July 7, 2017
BULAWAYO, ZIMBABWE – Dressed in his smart jeans, T-shirt and white cap, KB, relaxes on a rattan chair along the pavement, waving a bunch of money.
Taking a closer look, one can see various currencies in his hands. Once he realizes you are looking at his stash, he immediately assumes you need foreign currency.
“NgilamaRands lamaPula sisi!” he calls out. Translated from IsiNdebele, this means: “I have South African rand and Botswana pulas my sister. Do you need some?”
About 10 years ago, it was scandalous to be seen openly selling foreign currency, but nowadays it’s street fare, as many avoid banks.
His call is well known by everyone passing through a section of Bulawayo, popularly known as the “World Bank.” This is where the black market is situated, and where many illegal foreign currency dealers operate.
Their famous name osiphatheleni, is isiNdebele for what have you brought us, stems from the fact that they stand along the street and broadcast this question.
One can easily spot them by the bundle of money, comprising various currencies, which they carry around as they do their business.
Exchanging foreign currency with anyone other than a Zimbabwe Reserve Bank-approved authorised currency dealer, such as major banks, is illegal. Black market traders say they aren’t too worried.
Although KB asked that his full name not be used in this story, he says trading foreign currency isn’t something he believes will land him in trouble. His reasoning is that since the country has no currency – only bond notes – he can’t be breaking the law.
“The law speaks about trading the Zimbabwean dollar, but in this case it’s non-existent,” he said.
To end hyperinflation, Zimbabwe in 2009 effectively abandoned its own currency, and demonetized it in 2015. In its place, it allowed use of the U.S. dollar, South Africa rand and other foreign currencies. But after a cash crunch in foreign exchange in 2016, the government introduced Zimbabwean bond notes. Government salaries and social payments are now paid in bond notes, and lines still form as there are limits on withdrawals with banks at times continuing to run out of funds.
Meanwhile, while the current rate of the U.S. dollar to the bond note is officially $1:1. In the black market, you get more for the dollar, where the going rate is a bit more, $1:1.10 bond note.
Zimbabwe’s foreign currency black market is scattered throughout cities, towns and growth points located along major roads to neighboring countries.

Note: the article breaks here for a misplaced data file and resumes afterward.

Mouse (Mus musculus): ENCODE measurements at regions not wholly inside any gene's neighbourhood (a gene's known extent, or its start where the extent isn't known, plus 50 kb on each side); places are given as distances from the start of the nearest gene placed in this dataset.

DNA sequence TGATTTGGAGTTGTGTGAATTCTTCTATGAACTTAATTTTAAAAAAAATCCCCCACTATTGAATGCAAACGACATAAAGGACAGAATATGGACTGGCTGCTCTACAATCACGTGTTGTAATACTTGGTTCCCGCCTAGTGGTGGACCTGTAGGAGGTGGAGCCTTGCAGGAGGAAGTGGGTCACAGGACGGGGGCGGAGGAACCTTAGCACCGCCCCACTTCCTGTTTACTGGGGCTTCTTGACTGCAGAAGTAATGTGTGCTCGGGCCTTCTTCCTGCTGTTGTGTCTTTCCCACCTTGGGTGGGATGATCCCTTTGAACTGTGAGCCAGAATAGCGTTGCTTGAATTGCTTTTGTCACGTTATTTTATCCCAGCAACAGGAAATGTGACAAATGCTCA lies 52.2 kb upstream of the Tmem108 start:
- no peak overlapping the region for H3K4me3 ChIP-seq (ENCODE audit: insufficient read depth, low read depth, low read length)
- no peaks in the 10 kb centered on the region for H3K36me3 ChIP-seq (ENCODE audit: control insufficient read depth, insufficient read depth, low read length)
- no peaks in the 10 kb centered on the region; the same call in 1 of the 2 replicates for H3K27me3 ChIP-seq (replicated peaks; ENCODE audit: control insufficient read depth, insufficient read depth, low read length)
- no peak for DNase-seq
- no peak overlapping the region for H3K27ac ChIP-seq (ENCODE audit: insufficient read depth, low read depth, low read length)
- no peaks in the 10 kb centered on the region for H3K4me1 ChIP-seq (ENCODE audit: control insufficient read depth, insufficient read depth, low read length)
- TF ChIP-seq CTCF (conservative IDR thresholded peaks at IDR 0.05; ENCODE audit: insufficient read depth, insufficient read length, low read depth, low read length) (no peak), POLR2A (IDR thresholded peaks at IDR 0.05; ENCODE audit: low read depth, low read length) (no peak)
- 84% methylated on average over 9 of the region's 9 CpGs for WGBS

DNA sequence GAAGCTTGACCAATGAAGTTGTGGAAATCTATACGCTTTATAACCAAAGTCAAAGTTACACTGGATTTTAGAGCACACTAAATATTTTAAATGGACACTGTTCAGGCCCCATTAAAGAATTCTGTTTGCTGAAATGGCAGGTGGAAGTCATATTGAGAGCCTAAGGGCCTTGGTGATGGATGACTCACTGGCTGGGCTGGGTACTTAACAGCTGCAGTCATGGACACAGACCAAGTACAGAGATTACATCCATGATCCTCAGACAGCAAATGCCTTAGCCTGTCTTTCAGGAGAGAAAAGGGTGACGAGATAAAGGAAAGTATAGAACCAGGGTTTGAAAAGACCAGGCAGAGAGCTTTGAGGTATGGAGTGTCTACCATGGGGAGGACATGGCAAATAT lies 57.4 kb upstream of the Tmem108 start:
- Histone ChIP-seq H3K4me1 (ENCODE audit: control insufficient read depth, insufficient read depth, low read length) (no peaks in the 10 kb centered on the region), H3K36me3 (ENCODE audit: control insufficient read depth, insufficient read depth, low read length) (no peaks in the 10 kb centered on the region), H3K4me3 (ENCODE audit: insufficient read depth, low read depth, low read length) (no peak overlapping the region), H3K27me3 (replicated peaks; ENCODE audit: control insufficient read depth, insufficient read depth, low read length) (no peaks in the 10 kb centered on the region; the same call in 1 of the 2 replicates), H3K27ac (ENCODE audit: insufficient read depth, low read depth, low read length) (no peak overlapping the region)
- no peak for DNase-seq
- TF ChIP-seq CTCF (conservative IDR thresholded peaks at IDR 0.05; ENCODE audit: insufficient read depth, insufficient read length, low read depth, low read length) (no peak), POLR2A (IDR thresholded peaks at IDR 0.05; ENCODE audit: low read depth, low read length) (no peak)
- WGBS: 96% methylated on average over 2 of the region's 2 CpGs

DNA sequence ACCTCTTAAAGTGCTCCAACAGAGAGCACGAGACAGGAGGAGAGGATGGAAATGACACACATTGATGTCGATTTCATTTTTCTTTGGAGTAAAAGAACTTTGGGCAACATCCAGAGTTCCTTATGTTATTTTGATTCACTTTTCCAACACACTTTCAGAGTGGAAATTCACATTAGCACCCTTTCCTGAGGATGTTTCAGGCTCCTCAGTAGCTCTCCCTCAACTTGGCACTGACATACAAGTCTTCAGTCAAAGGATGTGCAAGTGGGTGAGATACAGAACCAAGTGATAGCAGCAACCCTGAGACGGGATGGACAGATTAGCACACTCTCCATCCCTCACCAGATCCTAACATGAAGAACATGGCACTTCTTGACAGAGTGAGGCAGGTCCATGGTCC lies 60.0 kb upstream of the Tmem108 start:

Fortune Moyo, GPJ Zimbabwe
Sithembile Nkomo, a cross-border goods trader, says she doesn’t have a bank account and has no intention of opening one. She doesn’t trust the banking system and keeps her money in her home, she says.
“When I need foreign currency, I go to the black market because I know these money dealers always have the money and they have any currency I may prefer,” she says.
Norman Mapanzure, an accounts clerk, says has no choice but to have a bank account as his employer insists on it.
He gets paid $400 each month and laments that he can only access $50 a day in bond notes from the bank.
“If I could withdraw all my money from the bank at once, at least I could go buy the U.S. dollar from the black market and save my money in foreign currency,” he said.
An official from CBZ Bank Limited, the partially privatized successor to the government-owned Commercial Bank of Zimbabwe, who asked not to be quoted by name for fear of losing her job, says the black market is affecting the banking system as people are no longer use banks unless, like Mapanzure, they are forced to receive their pay through them.
“People prefer to hold on to their foreign currency because once they deposit it in the bank, when they are withdrawing, we give them bond notes, whose value is not as strong as the U.S. dollar,” she says.
A bank official at privately owned Barclays Bank, who also asked not to be named for similar reasons, says business at foreign-owned banks is still robust.
“We are not really affected by illegal foreign dealers because people have trust and confidence in foreign-owned banks,” he says. “We may not have as many deposits, but we still have companies that do business with us and who trust us. So at times, it’s really more about trust and confidence in a certain bank.”
Economist Morris Mpala, managing director of a microfinance institution in the city, says people are keeping their money instead of storing it in banks, and go to the black market when they need to exchange bond notes for other currencies.
Black market currency trading business should be minimal, and “for someone who may need foreign currency on a Sunday when there is no bureau de charge opened,” Mpala says.
He encourages Zimbabweans to use the banking system.
“The individual out there should compromise,” Mpala says. “We can blame government, businesses and the Reserve Bank but all those institutions are made up of individuals and the individual is the only one who can make the situation right.”
KB thinks his trade will continue to be lucrative.
“Things will only go back to normal when we go back to having a currency, otherwise this a situation that will be there for years,” he says.
Fortune Moyo, GPJ, translated some interviews from IsiNdebele.